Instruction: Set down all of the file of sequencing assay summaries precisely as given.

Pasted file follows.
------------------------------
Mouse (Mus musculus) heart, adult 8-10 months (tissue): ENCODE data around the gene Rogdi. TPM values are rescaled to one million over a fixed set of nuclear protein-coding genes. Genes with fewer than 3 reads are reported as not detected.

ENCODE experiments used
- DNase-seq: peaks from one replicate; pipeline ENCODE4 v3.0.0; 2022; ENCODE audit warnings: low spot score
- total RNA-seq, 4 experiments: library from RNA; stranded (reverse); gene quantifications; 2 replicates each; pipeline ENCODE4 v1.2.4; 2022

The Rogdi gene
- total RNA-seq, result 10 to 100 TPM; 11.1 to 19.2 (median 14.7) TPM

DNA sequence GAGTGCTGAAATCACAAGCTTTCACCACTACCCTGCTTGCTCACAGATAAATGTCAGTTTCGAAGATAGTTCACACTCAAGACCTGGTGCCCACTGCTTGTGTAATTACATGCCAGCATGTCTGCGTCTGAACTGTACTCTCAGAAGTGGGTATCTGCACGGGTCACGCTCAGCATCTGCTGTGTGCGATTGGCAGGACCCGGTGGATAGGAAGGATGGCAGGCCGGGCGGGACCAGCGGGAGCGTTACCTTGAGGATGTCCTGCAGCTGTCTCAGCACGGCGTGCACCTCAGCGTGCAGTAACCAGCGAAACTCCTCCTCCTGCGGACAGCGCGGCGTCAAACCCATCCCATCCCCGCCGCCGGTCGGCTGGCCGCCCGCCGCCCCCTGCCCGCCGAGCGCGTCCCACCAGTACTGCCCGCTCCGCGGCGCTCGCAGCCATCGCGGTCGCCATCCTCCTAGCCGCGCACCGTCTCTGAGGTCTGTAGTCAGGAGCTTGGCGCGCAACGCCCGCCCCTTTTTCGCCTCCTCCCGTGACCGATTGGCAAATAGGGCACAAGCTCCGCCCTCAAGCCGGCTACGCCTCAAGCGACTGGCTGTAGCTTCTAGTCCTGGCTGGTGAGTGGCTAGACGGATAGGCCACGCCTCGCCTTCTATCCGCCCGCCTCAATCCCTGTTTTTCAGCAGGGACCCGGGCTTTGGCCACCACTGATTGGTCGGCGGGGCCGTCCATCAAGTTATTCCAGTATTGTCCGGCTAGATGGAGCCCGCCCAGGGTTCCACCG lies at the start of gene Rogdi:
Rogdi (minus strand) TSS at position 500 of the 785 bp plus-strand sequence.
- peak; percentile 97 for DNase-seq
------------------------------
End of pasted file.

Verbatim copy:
Mouse (Mus musculus) heart, adult 8-10 months (tissue): ENCODE data around the gene Rogdi. TPM values are rescaled to one million over a fixed set of nuclear protein-coding genes. Genes with fewer than 3 reads are reported as not detected.

ENCODE experiments used
- DNase-seq: peaks from one replicate; pipeline ENCODE4 v3.0.0; 2022; ENCODE audit warnings: low spot score
- total RNA-seq, 4 experiments: library from RNA; stranded (reverse); gene quantifications; 2 replicates each; pipeline ENCODE4 v1.2.4; 2022

The Rogdi gene
- total RNA-seq, result 10 to 100 TPM; 11.1 to 19.2 (median 14.7) TPM

DNA sequence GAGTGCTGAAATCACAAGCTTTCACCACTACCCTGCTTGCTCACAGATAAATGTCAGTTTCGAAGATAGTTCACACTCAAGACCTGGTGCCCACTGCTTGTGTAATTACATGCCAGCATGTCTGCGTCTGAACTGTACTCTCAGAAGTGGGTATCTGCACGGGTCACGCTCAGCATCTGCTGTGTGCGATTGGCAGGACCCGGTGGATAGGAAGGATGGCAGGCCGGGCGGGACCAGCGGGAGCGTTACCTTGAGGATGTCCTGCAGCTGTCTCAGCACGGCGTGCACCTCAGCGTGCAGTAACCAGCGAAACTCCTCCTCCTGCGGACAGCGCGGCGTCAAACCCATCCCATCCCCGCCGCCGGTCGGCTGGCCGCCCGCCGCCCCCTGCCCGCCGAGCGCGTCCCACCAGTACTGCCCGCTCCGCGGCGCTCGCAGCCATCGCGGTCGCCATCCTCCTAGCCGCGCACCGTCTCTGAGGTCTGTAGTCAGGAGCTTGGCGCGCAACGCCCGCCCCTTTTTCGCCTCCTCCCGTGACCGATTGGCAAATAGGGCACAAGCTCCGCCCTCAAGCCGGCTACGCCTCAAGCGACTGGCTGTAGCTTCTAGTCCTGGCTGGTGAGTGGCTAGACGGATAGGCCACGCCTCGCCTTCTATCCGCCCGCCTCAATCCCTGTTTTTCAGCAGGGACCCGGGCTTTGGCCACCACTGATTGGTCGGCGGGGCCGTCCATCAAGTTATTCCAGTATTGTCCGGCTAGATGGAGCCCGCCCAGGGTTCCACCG lies at the start of gene Rogdi:
Rogdi (minus strand) TSS at position 500 of the 785 bp plus-strand sequence.
- peak; percentile 97 for DNase-seq